What’s the story when someone walks into your dispensary? How intentional is the experience? What’s the flow? Do customers feel rushed, confused, or overwhelmed? Or is the experience more guided and helpful?
The answers to these questions can make or break your business. Some retailers learn this the hard way.
“When cannabis markets are in the infancy stage, like New York, you don’t have fifty dispensaries on one block, so you can have a mediocre environment, charge expensive prices, and get away with it,” said Display Dispensary Chief Revenue Officer Wil Walker, who possesses more than twenty years of retail leadership experience. “But as soon as you get to a mature market, you can’t compete on price anymore. Operators in California, for example, are either closing their doors and turning in their licenses, or they’re working to have a mix of the right customer experience, the right products, and the right branding.”
Naturally, getting your customer experience dialed in from the beginning is the more profitable way of doing business. The vibe or interior décor of your store is one thing, but the actual shopping experience is a whole other focus.
“Most cannabis operators have a very limited amount of space, so the setup and flow have to be very intentional,” said Jordan Zelniker, third-generation owner of Display Dispensary’s parent company, Econoco, which soon will celebrate its 100th anniversary of working with retailers across a broad range of industries. “The smaller stores have you queued up the moment you walk in, so you’d better be telling the right story in every inch of that store. People are going to get their cannabis, whether they go to this dispensary or that one, but which one is going to provide them with the better experience?”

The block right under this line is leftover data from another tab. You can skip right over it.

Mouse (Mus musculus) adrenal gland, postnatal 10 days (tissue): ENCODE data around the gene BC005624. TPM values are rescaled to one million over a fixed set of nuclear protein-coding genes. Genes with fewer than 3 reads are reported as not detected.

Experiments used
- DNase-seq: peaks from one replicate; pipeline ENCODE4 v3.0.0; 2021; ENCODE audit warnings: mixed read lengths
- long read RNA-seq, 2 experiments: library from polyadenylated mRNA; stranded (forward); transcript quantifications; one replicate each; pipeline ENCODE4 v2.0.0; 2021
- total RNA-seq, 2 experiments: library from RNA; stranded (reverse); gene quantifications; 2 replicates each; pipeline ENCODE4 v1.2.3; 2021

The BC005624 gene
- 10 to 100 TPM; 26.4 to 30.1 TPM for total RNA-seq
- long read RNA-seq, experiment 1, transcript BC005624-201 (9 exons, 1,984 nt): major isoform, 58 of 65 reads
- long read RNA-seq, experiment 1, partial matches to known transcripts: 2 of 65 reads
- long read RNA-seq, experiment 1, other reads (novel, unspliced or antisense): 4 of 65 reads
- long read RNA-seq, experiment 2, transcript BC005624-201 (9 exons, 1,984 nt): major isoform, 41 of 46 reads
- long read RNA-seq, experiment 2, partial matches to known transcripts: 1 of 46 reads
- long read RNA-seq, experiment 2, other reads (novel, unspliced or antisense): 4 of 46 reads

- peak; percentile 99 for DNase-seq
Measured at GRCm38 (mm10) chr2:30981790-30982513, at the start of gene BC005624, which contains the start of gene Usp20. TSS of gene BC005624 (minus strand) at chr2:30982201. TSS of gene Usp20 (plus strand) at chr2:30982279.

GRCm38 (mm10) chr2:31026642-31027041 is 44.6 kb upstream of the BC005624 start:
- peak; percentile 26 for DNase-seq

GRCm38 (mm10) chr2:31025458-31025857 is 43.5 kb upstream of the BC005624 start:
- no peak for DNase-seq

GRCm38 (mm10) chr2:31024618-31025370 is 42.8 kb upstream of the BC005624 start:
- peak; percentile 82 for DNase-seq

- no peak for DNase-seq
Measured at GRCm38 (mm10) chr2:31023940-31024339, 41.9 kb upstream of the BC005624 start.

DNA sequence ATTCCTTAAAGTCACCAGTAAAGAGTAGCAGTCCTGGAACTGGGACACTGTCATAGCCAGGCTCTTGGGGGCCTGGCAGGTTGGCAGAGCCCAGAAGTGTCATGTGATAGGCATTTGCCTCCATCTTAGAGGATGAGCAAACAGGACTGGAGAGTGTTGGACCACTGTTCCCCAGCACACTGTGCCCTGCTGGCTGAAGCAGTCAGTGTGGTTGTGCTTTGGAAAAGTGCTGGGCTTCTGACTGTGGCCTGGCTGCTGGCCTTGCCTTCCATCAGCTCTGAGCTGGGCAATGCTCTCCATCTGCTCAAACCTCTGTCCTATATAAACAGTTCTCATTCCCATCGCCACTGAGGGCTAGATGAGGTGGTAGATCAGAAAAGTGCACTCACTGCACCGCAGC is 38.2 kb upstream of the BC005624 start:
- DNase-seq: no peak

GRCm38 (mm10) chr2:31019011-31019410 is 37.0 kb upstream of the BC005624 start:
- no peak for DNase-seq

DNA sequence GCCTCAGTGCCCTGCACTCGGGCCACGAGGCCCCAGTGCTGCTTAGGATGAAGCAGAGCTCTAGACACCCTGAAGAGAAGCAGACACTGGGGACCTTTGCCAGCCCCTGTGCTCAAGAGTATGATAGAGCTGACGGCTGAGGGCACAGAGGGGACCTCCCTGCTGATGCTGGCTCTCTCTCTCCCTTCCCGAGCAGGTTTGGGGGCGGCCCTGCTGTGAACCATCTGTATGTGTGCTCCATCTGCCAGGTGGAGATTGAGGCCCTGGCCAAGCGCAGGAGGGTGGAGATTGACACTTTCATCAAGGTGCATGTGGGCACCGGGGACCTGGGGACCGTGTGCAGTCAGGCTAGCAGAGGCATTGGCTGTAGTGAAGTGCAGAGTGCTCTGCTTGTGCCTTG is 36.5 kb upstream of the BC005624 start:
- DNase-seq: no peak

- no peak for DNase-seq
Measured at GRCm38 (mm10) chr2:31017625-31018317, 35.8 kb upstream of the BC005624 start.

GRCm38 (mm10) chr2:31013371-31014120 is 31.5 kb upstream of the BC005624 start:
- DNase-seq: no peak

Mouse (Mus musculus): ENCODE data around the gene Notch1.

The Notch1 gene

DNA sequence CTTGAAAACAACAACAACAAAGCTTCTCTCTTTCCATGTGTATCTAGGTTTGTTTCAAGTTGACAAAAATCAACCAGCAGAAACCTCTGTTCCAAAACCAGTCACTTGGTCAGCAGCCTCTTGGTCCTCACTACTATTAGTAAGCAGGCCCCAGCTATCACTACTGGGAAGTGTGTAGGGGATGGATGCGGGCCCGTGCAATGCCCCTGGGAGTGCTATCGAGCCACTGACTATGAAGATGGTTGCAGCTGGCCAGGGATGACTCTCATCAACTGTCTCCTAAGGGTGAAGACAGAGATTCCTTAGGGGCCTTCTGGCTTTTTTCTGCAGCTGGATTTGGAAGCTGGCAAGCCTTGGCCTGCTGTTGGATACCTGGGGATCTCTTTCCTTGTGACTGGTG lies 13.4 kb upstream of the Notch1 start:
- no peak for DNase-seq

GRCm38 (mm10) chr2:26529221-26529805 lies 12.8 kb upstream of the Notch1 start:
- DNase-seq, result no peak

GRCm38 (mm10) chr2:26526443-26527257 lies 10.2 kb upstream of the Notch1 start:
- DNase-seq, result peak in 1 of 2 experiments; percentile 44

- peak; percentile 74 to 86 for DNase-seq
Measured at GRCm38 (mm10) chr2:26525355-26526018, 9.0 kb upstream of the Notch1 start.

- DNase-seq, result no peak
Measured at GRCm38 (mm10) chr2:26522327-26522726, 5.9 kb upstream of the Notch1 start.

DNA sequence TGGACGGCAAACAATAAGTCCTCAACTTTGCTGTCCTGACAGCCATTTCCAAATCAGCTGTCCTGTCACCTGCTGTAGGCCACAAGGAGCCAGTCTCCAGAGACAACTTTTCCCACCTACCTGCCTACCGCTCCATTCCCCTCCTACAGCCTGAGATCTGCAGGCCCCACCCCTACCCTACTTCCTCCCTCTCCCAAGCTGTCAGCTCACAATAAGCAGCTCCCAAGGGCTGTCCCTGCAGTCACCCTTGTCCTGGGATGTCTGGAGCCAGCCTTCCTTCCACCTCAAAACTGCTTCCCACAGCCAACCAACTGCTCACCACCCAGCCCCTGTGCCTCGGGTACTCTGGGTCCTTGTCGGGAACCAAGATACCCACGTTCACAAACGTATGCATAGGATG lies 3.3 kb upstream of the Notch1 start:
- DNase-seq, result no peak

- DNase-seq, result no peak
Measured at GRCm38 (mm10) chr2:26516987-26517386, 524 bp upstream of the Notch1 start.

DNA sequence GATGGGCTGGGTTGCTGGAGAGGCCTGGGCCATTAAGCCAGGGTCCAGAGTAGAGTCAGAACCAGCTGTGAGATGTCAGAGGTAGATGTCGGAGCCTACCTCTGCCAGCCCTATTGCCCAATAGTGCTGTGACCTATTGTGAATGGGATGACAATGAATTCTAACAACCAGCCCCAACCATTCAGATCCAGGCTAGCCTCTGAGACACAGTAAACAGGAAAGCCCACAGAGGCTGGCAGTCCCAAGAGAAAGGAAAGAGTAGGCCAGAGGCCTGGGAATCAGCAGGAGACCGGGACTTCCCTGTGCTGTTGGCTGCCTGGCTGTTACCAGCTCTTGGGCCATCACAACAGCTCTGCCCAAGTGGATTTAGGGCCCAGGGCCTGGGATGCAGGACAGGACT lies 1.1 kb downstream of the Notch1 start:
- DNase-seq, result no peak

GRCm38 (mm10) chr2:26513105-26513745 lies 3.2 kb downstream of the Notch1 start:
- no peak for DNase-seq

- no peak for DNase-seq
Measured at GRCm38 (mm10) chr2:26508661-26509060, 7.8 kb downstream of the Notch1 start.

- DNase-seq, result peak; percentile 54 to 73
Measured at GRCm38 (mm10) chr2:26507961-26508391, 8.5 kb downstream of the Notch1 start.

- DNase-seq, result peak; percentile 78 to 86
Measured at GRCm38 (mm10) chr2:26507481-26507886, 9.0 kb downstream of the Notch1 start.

While Display Dispensary offers a range of merchandising solutions, including comprehensive packages like the turnkey Dispensary123 system, the biggest success stories come from operators who approach the company for customized solutions.
“When we work directly with dispensary operators, one of our goals is to educate them about customer experience,” Zelniker said. “It’s not only about converting sales, but also having customers leaving with a smile on their face.”
Streamlining the retail experience hinges on several factors, and much of the process comes down to knowing the psychology of your customers and target audience. How is your store’s environment hitting those people emotionally? Are they feeling a connection? What is convincing them to buy? How are they learning about products?
These are just some of the essential factors operators fail to consider when attempting to set up a retail layout on their own. It’s one of the final steps in the arduous journey to opening a dispensary and one of the most difficult to get right.
“When we first started out in cannabis, the biggest concern was people saying there was so much wasted real estate,” Walker said. “But why would you pack any of these stores out? I mean, it’s good for us if you buy thirty showcases for your store, but that’s not conducive to a positive experience if they’re going to be empty.”
Likewise, Walker said, double-exposing merchandise doesn’t mean double sales. “So taking some of those psychological nuances from traditional retail is important, even if it doesn’t seem like they apply to cannabis,” he said. “A lot of our customers are first-time operators, and when they come in, it’s like they’re decorating their house versus a business that needs to sell.”
When Zelniker and Walker decided to serve the cannabis industry in 2016, they knew they had the experience to fill a critical gap in the space. However, they took nothing for granted. Fast-forward to today, and they’ve served more than 3,000 dispensaries across the United States and Canada.
“It took us about three years of research and product development and website development and just hours and hours of conversations and meetings to figure out how we were going to best serve the industry, how we were going to use our expertise to add value,” Zelniker said.
Naturally, he’s excited to see Display Dispensary’s product line in so many stores, but what really gets him out of bed in the morning is knowing the value the company adds as a business-to-business design-and-manufacturing firm in an industry where brick-and-mortar experiences are trending upward—unlike the situation in many other retail sectors.
“We’re a family business, and we’re helping other businesses provide for their families and their employees’ families,” Zelniker said. “That’s what really drives us: seeing how these people need our help and knowing we can add value.”